Richard L. Riley
Here are some excerpts from the closing arguments at the sexual assault trial of Richard Lumar Riley, the parole officer accused of having sex with a female parolee.
(Note to readers: Be forewarned. Some of arguments are fairly graphic in nature.)
In keeping with the Gazette policy on alleged sex assault victims, I am withholding the name of the woman.
‘Hold him accountable’
First, the argument made by Deputy District Attorney Jennifer Viehman:
“The real issue here is whether Mr. Riley used his position to coerce (the woman) to submit.”
“…He didn’t meet her at Whole Foods. He didn’t meet her at the wine club. He didn’t meet her at the bar….He could sleep with anyone in the entire world, except her.”
Viehman described how Riley gradually broke down the professional boundaries that normally exist between a parolee and a parole officer.
She reads off a set of alleged quotes by Riley that the victim testified to during the trial:
“If only I’d met you under different circumstances.”
“You look hot.”
“See what you do to me? (grabbing his crotch) You make me hot.”
Viehman then added: “There is no more line any more. He has crossed completely over that line and there is no where else for (the woman) to go.”
The prosecutor talks about how some of the coercion worked to the woman’s advantage, especially after an episode where she got drunk on a business trip to Las Vegas.
“I’ll make parole easy for you,” Viehman quoted Riley as saying.
“He does nothing about this huge relapse. Nothing! Does he send her in for that? Does he express any concern? No. Nothing. Let it go.”
Then Viehman quotes from Riley’s own report on the woman:
“Subject would be a good candidate for early release from parole.”
Viehman quotes Riley as telling the woman “You’re not going back to DOC (Department of Corrections.)
“Nice reminder.” Viehman said. “Who’s in control? Who holds the key? He does.”
Viehman said the implicit message that Riley sent to the woman was this: “If I’m going down, I’m taking you with me.”
“This is about him,” she told the jury. “Hold him accountable.”
‘Her ace in the hole’
Next, Riley’s defense attorney Sebasti Adams offered her closing argument:
She accused investigators with the Colorado Springs Police and the Department of correction of doing an “incompetent” investigation.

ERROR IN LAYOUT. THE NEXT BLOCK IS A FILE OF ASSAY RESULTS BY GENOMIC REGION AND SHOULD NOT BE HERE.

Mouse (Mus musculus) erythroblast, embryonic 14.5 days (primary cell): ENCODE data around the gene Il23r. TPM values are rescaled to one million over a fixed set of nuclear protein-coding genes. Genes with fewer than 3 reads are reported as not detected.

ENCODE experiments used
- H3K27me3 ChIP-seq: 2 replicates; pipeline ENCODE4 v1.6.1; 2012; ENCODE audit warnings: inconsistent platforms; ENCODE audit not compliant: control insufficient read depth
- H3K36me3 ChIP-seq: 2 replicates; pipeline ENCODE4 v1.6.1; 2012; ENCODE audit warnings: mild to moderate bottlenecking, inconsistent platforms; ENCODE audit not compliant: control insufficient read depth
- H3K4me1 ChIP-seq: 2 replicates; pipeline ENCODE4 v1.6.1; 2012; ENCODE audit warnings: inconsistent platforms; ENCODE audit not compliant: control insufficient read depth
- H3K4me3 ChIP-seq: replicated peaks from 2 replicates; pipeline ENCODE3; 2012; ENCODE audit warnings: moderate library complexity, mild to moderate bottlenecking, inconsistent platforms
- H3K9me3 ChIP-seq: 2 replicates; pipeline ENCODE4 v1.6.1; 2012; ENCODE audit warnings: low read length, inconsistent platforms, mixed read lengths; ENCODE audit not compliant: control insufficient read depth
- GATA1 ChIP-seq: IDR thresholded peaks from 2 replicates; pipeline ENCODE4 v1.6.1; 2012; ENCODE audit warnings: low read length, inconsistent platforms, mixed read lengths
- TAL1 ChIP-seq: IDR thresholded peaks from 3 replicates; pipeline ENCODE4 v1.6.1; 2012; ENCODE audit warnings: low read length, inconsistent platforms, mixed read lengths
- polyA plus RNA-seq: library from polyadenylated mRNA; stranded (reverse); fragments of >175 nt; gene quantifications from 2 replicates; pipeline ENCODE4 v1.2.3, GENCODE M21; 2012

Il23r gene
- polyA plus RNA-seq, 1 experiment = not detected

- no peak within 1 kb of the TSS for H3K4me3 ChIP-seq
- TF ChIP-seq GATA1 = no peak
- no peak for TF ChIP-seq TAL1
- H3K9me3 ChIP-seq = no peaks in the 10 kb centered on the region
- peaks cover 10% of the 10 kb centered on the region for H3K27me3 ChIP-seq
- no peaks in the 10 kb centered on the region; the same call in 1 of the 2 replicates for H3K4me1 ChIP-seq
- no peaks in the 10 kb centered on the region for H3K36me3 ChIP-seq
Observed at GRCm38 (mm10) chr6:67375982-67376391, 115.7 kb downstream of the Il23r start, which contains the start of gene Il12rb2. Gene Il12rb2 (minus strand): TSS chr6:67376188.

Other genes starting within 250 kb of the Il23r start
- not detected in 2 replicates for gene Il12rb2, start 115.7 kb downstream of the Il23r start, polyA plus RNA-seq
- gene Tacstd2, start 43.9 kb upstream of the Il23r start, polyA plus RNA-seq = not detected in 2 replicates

“This is an example of them trying to fit a square peg into a round hole,” she said.
“…(The woman) was very clear from the get go who she wanted to target: my client.”
Adams questioned why the woman could not remember the dates of the alleged sexual incidents.
“…This isn’t a matter of what (the woman) feels and thinks. It’s a matter of what my client knows.”
She suggested the woman’s ability to describe the Denver motel room where the second incident allegedly occurred could have been the result of her looking through the room’s window during a visit to the hotel with a victim’s advocate.
Adams also reminded jurors that the woman’s boyfriend admitted on the witness stand that he also had stayed at the same motel.
Part of the prosecution’s case was that the woman was able to correctly describe Riley as being “uncircumcised.”
Adams suggested that could have been the result of parole officers and male parolees sharing the same bathroom.
“Parolees talk,” she said.
She also noted that among African-Americans such as Riley, the woman had “a 50-50 shot” if she had guessed he was uncircumcised.
Adams reminded the juror’s of the woman’s five felony convictions and her two convictions for false reporting.
The defense lawyer also talked about a trip the woman made to Las Vegas where she became intoxicated and later claimed she had been drugged and raped. She also claimed her credit card had been stolen although it later turned up.
Adams urged the jurors to listen again to the tape-recorded phone call that the woman made to Riley while a detective listened in.
“You listen and make your own decision,” she said. “But listen carefully to what’s going on.”
By raising the sex assault allegations, the woman was able to skip out of some requirements of her probation, Adams said.
“She was allowed, pretty much, to just walk away,” Adams said. “It was her get-out-of-jail card, her ace in the hole.”
Adams suggested that the woman also raised allegations out of fear of losing her boyfriend, a U.S. Army officer who was about to retire.
“It was her way of reassuring her sugar daddy – who was upset that she had cheated on him – that everything was OK.”
“Ladies and gentlemen, this is a woman who has used and abused the system her entire life.”
Adams asked the jury to find Riley not guilty of all charges.
‘A good guesser’
Deputy District Attorney Donna Billek had the last word in her rebuttal argument:
She urged jurors not to pay attention to some of the “distractions” raised by the defense, such as the woman’s behavior while in Las Vegas.
“The incident in Las Vegas? Who cares?” Billek asked. “This has nothing to do with the other incidents.”
“It also shows that her parole officer did nothing about it,” she added.
She described the “hot UA” or positive results on a urine analysis of the woman as being another form of leverage that Riley held over her.
“Who’s got the ace in the hole? The defendant does,” Billek said. “If he can’t control her, he’s using it.”
“You may not like her,” Billek said of the woman. “But you know that she’s not the mastermind that the defense wants you to believe.”
Billek ridiculed the idea that somehow the woman had a 50-50 chance of knowing that Riley was uncircumcised.
“She’s just a great guesser,” Billek said.
She also derided the idea that somehow other parolees noticed that while standing next to Riley in the bathroom.
Stay tuned to the Sidebar for the verdict in this trial